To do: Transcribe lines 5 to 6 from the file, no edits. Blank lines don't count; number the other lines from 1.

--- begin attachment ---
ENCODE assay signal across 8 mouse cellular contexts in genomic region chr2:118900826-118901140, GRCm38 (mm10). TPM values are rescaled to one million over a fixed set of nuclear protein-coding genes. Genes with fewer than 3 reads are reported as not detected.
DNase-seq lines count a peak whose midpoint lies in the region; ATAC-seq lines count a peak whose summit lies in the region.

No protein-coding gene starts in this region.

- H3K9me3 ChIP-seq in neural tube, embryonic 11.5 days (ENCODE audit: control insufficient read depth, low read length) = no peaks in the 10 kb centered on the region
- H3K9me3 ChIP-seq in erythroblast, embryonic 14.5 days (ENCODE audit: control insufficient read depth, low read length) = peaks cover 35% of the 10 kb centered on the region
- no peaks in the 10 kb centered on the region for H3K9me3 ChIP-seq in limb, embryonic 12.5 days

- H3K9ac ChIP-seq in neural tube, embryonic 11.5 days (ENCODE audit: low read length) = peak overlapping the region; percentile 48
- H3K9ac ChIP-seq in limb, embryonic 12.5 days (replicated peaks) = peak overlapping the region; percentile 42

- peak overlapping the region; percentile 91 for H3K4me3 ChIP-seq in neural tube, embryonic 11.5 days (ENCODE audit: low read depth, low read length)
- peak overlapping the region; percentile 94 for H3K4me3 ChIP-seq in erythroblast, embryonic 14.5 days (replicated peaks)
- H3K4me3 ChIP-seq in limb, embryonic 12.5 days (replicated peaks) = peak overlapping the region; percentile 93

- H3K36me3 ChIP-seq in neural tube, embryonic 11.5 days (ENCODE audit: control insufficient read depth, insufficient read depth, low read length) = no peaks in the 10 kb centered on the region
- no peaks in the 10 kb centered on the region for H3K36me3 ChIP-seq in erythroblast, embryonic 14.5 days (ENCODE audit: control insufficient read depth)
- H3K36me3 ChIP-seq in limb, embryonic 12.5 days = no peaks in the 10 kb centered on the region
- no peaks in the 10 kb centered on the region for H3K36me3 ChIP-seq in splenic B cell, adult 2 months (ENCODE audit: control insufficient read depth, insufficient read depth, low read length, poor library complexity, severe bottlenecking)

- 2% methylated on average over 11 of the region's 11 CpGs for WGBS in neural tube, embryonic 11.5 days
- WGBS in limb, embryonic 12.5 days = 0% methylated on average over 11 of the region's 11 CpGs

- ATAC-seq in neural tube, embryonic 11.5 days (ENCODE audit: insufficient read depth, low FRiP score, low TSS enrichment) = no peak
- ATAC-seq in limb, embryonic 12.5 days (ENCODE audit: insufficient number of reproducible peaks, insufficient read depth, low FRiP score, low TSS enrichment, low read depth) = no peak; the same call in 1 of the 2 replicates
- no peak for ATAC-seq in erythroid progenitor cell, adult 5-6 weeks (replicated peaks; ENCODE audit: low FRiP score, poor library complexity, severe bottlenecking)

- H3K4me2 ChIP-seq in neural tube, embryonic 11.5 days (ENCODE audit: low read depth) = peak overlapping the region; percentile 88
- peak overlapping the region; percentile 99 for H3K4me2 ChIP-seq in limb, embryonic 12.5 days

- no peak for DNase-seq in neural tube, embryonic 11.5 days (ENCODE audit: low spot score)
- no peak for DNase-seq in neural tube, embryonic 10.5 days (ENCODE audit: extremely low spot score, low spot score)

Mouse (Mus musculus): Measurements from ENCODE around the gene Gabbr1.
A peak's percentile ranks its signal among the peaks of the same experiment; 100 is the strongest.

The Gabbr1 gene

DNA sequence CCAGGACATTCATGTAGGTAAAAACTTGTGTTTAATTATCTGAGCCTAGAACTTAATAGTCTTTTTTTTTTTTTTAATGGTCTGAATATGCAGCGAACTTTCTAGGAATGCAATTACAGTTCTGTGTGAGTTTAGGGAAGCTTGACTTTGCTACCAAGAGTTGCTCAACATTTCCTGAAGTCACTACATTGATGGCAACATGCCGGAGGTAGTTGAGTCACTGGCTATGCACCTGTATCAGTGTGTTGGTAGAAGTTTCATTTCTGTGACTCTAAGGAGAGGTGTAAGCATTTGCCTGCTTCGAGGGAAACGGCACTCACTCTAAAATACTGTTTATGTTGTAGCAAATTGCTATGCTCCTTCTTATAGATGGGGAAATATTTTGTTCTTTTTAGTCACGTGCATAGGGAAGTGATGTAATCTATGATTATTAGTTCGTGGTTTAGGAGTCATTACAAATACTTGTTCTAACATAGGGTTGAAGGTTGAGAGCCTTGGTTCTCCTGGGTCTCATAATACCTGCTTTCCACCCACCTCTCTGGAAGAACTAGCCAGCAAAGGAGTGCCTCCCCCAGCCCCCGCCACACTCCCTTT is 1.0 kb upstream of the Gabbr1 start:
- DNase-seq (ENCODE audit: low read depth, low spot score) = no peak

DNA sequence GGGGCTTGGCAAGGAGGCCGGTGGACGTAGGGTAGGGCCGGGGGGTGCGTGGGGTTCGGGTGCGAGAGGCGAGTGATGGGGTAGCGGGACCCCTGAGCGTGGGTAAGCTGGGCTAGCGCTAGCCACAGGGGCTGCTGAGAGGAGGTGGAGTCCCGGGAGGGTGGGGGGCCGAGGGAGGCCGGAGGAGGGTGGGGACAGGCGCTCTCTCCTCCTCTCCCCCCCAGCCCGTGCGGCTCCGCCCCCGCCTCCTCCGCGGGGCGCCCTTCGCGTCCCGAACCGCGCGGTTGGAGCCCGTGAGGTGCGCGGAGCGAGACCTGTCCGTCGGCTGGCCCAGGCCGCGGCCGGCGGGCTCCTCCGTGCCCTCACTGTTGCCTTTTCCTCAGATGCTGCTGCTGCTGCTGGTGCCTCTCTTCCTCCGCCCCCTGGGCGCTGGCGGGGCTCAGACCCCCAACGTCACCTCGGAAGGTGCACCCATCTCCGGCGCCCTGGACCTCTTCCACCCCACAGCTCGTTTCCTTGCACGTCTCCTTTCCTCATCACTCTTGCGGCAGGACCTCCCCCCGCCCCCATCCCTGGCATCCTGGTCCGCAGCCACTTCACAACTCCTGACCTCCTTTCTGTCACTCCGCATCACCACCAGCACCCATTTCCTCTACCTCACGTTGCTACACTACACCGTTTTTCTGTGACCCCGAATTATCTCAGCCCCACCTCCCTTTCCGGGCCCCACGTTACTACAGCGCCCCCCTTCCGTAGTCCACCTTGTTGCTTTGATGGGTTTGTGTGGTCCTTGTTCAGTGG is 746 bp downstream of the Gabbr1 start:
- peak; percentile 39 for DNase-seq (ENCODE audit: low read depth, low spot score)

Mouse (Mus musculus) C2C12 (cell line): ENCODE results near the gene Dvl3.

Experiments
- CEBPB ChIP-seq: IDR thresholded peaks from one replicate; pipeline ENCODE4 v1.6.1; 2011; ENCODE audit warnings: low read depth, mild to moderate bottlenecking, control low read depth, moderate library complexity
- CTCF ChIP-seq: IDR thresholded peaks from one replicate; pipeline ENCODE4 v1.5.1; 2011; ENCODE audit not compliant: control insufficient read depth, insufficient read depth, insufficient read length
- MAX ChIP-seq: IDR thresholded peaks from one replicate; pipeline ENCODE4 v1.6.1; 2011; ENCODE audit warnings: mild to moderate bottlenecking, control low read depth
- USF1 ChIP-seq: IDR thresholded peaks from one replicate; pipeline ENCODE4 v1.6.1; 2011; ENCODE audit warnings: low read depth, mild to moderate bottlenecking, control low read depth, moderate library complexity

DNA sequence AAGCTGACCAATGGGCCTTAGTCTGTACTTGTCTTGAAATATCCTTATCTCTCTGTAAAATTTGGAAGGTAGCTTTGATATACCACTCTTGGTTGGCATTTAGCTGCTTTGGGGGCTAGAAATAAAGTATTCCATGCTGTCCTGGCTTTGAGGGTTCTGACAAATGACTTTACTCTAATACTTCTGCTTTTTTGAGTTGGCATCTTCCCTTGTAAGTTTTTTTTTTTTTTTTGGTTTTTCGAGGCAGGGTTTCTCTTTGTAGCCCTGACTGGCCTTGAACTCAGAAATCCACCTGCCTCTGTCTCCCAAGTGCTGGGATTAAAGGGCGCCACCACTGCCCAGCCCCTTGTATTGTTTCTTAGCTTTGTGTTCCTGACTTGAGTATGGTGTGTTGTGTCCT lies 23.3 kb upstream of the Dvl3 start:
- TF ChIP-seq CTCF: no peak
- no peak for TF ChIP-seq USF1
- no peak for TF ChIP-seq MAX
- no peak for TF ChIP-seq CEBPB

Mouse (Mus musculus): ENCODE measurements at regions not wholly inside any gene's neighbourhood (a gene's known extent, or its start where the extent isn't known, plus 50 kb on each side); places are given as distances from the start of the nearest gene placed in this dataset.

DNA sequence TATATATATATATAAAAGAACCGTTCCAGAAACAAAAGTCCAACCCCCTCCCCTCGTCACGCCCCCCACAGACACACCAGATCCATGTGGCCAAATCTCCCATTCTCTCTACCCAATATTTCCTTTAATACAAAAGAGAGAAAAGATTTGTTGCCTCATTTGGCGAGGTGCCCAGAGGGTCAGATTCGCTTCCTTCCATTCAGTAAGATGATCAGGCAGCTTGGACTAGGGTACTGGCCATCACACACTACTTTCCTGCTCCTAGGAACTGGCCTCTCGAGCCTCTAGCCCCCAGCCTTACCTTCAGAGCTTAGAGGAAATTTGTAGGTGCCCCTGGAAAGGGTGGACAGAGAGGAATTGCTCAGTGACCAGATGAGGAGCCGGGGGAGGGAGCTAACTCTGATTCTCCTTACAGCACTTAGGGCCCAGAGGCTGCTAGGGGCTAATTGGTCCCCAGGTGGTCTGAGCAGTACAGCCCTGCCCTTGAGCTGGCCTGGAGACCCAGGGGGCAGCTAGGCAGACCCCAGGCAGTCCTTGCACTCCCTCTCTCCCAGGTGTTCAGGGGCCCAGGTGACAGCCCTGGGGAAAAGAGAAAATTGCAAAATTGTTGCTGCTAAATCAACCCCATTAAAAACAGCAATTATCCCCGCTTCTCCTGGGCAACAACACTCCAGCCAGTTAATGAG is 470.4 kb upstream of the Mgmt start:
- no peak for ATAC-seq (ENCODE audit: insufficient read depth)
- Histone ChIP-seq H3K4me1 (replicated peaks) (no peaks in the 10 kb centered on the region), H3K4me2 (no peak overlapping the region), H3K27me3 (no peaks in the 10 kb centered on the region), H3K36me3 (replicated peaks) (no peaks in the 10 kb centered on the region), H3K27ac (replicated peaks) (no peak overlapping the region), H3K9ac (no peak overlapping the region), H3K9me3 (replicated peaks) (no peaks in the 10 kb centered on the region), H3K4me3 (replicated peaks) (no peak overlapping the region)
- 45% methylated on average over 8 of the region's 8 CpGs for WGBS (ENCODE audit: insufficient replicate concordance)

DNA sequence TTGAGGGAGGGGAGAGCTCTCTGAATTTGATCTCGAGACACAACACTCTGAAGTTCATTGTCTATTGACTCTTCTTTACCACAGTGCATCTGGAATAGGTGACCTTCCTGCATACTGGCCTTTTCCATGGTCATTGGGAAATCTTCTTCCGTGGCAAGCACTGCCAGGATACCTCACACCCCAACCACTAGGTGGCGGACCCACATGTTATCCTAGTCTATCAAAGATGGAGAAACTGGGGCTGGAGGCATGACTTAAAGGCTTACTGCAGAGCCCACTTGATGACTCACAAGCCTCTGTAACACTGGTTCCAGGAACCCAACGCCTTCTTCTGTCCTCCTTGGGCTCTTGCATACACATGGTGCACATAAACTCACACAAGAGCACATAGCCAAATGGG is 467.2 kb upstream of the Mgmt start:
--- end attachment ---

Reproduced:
- H3K9me3 ChIP-seq in erythroblast, embryonic 14.5 days (ENCODE audit: control insufficient read depth, low read length) = peaks cover 35% of the 10 kb centered on the region
- no peaks in the 10 kb centered on the region for H3K9me3 ChIP-seq in limb, embryonic 12.5 days